There is a roughly 12 minute long segment, that is labeled as a "Behind-the-scenes Featurette" and that’s exactly what it is. Unfortunately, it is made up of a series of video segments shot on the set, which aren’t accompanied by any sort of narration, commentary or explanation. But, I must say that it was entertaining to see John Badham dancing with Ally Sheedy, among other moments. Another featurette entitled "The Creation of Number Five" features interviews with Badham and robot-creator Eric Allard, and gives the viewer insight into how Number Five was actually conceived and built by taking us into Allard’s workshop.

Also on the disc, you can find a selection of interviews with Sheedy, Guttenberg, and Badham, taken in 1986, lasting from two to four minutes. Each offers a brief overview of the individual’s career and then has sound bites from the set of "Short Circuit." There are also in-depth interviews with Allard and futurist/concept artist Syd Mead, who worked on "Alien" and "Blade Runner," that run 35 minutes and 17 minutes respectively and give us a great deal of insight into the lives of these men and their work on the film. The Allard interview is especially fascinating, as he goes into great detail about all of the work which was involved in creating Number Five, and how present technology had to be pushed to the limit.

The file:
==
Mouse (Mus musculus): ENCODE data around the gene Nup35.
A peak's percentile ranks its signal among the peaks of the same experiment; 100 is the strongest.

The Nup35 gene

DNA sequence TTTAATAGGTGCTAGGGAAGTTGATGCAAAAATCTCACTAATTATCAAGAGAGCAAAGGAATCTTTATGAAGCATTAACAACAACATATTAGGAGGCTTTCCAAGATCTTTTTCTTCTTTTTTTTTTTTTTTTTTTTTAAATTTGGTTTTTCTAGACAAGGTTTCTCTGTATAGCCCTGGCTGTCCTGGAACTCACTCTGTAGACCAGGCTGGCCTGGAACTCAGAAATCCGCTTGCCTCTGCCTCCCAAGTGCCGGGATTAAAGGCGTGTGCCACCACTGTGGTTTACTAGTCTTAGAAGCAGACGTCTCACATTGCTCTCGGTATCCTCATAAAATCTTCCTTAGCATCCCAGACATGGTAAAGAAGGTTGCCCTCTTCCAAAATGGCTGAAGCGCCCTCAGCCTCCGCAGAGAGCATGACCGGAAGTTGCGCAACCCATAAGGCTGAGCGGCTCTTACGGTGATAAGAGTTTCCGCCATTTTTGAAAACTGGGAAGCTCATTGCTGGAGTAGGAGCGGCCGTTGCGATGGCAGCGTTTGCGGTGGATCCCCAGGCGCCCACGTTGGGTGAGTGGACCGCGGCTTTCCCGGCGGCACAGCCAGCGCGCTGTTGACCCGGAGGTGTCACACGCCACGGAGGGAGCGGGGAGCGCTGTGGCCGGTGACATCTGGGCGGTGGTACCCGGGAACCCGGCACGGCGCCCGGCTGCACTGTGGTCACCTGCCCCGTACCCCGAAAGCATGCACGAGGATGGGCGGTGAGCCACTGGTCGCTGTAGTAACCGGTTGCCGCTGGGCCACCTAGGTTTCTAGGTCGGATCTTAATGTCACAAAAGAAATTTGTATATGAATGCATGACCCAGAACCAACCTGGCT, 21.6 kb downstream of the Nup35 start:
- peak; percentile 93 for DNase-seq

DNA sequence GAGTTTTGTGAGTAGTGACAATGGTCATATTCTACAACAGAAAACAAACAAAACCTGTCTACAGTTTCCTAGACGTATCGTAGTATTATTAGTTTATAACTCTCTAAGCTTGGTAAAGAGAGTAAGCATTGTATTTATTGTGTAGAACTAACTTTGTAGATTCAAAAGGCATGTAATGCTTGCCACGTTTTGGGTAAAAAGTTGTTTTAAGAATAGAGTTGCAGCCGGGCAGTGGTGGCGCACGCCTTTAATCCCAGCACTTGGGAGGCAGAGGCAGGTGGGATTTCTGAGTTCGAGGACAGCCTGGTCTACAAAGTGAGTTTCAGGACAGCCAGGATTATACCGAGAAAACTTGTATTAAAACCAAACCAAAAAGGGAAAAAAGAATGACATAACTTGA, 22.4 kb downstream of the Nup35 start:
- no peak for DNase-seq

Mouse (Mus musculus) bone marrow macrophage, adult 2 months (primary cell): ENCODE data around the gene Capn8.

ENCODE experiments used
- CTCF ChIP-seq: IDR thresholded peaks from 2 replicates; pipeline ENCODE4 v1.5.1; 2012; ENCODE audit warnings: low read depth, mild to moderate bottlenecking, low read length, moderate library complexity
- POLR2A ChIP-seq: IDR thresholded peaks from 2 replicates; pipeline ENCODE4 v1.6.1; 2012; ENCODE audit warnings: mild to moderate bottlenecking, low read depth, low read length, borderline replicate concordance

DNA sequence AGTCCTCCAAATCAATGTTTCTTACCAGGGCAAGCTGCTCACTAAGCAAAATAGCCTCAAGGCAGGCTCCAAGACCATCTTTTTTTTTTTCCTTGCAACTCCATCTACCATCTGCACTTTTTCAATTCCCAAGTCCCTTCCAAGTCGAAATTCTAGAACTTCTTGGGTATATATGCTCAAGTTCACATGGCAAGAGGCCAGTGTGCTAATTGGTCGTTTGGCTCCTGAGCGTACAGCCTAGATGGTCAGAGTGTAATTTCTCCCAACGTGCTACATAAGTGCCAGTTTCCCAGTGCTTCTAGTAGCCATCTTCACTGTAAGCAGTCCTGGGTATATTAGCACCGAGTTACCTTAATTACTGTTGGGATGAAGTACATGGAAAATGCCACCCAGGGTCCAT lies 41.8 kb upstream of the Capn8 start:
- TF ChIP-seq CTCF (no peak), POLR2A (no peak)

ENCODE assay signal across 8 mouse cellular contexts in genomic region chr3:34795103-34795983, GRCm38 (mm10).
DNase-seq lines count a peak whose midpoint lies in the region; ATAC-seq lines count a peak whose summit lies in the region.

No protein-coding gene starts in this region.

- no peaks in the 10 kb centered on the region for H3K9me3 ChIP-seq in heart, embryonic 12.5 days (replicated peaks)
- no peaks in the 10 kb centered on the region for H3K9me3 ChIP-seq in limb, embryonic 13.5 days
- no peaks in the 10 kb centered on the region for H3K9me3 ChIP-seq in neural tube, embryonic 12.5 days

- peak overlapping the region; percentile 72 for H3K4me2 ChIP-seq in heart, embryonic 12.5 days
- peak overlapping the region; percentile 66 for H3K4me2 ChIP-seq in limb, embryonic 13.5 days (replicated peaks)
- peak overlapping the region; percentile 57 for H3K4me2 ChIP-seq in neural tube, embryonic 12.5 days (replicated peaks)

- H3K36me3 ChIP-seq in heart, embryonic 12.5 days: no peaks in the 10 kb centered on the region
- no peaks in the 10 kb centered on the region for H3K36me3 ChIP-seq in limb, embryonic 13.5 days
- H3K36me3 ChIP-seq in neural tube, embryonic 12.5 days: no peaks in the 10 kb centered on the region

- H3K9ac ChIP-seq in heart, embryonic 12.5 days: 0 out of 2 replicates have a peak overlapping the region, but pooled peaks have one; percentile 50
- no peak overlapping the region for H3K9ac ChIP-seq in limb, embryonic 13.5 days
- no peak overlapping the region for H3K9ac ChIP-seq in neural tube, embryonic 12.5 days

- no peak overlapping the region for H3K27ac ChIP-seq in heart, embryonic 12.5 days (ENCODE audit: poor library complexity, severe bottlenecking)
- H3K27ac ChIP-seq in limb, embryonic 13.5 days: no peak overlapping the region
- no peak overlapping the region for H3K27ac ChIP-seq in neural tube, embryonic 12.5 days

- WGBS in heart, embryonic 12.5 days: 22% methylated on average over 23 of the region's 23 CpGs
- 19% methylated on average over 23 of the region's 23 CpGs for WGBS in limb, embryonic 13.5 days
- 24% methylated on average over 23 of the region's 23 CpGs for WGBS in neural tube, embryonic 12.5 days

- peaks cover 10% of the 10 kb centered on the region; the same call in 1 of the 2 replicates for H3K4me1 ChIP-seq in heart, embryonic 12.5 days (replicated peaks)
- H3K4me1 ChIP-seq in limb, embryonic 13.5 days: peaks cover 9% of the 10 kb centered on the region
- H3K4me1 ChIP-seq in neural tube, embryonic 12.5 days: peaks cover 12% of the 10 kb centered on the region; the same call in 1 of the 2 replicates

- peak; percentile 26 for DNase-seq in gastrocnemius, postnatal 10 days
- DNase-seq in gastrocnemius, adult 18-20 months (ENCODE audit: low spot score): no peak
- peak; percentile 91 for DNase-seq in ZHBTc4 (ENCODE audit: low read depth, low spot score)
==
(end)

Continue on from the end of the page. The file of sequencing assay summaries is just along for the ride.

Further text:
The DVD offers us the original theatrical trailer for the film as well as three separate still galleries. The first is made up of 51 behind the scenes photos, most of which are of Number Five. Then there are 8 pictures of the original artwork that was used in designing Number Five. And finally there are 22 pictures of the cast and crew, which were culled from the original press kit. Speaking of which, the original production notes from that same press kit are also included on the disc. We are also treated to biographies from this 1986 press kit for the principal cast and crew, but thankfully, their filmographies have been updated.

Image Entertainment has obviously pulled out all the stops and scoured the vaults for this special edition DVD of "Short Circuit". It’s apparent that a great deal of care and work went into this DVD and that shows a great deal of respect for the film. "Short Circuit" may appear dated in the technology department, but the story still works and the movie is full of laughs and excitement. However, after watching the film again, I think I now know why my mother unplugs everything during an electrical storm. You don’t want the toaster coming to life.